Survivor benefits: Receive up to 100 percent of your late spouse’s entitlements
If you are eligible to collect Social Security benefits upon retirement, your spouse or dependents may be eligible for survivor benefits in the event of your death. The rules can be complicated and often change, which is why having an Advisor with the RSSA® credential on your side is so important. We’ll help you navigate the process to help ensure you receive all of the benefits that are legally yours.
How do I know if I am eligible for survivor benefits?
You must be one of the following:
- A widow(er) age 60 or older (age 50 or older if disabled) who has not remarried
- A widow(er) of any age who is caring for the deceased’s child (or children) under age 16 or disabled
- An unmarried child of the deceased who is younger than age 18 (or up to age 19 if a full-time student in an elementary or secondary school), or 18 or older with a disability that began before age 22
- A stepchild, grandchild, step-grandchild, or adopted child, under certain circumstances
- A parent, age 62 or older, who was dependent on the deceased for at least half of their income and whose own Social Security benefit would not be larger than that of the deceased offspring
- A surviving divorced spouse, if they meet other eligibility requirements
How large a benefit can I expect?
The size of the survivor benefit depends on the survivor’s relationship to the deceased and the age at which they begin receiving benefits:
- A widow or widower who has reached their own full retirement age can receive 100% of the deceased’s benefit.
- A widow or widower who is between age 60 and full retirement age can receive 71.5% to 99% of that benefit.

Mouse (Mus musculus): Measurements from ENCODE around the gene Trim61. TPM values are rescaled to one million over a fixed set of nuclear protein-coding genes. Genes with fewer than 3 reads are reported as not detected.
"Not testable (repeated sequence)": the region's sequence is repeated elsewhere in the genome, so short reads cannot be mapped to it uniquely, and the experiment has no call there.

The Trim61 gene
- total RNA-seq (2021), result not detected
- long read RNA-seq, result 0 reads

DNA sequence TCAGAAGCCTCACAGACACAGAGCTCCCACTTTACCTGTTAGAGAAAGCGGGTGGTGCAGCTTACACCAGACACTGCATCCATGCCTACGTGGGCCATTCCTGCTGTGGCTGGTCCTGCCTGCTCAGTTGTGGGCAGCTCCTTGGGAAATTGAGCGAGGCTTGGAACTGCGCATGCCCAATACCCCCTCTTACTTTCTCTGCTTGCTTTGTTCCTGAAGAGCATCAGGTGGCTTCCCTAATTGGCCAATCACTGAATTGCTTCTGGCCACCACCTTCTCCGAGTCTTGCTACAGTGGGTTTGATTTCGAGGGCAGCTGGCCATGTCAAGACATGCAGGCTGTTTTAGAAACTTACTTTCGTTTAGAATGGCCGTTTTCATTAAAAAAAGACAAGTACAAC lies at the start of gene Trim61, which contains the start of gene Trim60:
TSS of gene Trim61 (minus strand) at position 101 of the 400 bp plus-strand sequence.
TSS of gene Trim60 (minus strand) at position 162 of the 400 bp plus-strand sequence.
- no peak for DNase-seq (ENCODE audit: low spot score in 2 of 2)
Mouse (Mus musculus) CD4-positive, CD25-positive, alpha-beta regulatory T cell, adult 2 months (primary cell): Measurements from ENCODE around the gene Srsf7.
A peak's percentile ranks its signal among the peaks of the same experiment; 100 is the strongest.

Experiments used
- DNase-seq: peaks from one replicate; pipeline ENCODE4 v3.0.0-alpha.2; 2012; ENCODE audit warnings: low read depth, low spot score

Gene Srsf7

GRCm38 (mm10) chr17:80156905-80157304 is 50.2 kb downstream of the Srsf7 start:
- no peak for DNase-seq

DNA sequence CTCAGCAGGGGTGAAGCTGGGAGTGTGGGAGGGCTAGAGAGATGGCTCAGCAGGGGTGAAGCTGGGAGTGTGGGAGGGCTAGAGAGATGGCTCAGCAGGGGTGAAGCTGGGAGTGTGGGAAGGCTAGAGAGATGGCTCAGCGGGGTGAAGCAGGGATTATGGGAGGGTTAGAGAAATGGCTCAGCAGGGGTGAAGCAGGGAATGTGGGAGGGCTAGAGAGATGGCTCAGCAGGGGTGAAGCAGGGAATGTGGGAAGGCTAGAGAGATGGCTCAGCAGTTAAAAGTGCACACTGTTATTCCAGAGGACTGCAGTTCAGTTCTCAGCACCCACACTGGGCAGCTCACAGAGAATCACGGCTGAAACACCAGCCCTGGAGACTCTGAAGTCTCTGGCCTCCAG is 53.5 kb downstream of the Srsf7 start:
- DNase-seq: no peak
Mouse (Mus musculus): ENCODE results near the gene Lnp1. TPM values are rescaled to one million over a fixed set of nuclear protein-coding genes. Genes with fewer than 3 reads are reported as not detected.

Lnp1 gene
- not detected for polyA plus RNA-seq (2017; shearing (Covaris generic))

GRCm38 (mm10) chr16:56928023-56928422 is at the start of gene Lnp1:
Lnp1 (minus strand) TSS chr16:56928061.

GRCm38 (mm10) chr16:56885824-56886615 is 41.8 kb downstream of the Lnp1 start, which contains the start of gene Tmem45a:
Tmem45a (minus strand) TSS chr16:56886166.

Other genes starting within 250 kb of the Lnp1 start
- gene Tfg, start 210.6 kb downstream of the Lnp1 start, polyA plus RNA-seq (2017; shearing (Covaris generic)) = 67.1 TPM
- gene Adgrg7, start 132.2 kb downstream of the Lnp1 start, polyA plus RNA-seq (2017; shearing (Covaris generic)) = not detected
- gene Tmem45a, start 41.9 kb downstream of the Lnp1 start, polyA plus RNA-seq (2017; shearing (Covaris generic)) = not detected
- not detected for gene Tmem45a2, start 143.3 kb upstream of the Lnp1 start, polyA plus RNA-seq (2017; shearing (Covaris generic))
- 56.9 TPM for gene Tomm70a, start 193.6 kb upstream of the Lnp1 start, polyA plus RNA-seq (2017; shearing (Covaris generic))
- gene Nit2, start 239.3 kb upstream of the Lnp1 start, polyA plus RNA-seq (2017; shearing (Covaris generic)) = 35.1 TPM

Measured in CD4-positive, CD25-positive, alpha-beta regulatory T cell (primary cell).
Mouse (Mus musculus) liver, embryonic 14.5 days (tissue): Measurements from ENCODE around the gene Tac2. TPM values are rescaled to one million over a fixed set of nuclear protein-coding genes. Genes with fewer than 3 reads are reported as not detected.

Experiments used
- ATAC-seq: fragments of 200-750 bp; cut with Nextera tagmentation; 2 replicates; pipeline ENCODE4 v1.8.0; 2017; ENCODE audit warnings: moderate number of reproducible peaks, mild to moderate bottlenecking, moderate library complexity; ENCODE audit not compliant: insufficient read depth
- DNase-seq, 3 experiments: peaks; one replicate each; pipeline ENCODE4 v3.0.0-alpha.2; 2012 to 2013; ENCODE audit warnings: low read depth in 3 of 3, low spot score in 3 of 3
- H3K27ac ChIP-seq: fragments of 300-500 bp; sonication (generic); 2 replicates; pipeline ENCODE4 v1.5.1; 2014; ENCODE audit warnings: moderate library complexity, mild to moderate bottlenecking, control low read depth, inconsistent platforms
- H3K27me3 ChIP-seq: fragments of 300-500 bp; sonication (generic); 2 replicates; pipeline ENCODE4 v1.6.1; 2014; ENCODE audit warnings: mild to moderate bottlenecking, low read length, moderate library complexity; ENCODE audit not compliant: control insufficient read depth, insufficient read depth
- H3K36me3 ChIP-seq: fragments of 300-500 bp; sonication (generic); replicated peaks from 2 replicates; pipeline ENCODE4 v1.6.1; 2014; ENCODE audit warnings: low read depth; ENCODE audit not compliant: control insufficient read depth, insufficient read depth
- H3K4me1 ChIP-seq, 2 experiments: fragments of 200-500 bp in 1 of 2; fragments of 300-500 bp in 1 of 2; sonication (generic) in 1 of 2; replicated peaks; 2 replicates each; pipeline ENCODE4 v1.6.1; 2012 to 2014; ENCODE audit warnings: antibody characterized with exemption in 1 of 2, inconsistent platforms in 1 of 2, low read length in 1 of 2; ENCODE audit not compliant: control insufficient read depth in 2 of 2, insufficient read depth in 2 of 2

- A disabled widow or widower, age 50 through 59, can receive 71.5%.
- A widow or widower of any age who’s caring for a child under age 16 can receive 75%.
- Divorced spouses, if they qualify, can receive the same percentages as widows and widowers.
For children and dependents:
- Children under 18 (or 19, if still attending primary or secondary school) and disabled dependent children can receive 75% of the deceased’s benefit.
- A surviving dependent parent can receive 82.5% of the benefit.
- If two dependent parents survive, they can collect 75% each.
Survivor benefit amounts are based on the survivor’s relationship to the deceased and other considerations. If you are a surviving spouse, you are eligible to collect a reduced benefit as early as age 60. But you must wait until your own full retirement age to collect the maximum 100% benefit. For maximum benefits and minimum stress, Registered Social Security Analysts® have the education and training provided by NARSSA (the National Association of Registered Social Security Analysts), to help you collect all of the benefits you may be entitled to. Schedule an appointment.
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Talk with a Registered Social Security Analyst — a trained expert for a free, no-obligation consultation. If you decide to engage the RSSA, you’ll receive a comprehensive personalized analysis and advice that may provide you with thousands or tens of thousands more in lifetime benefits.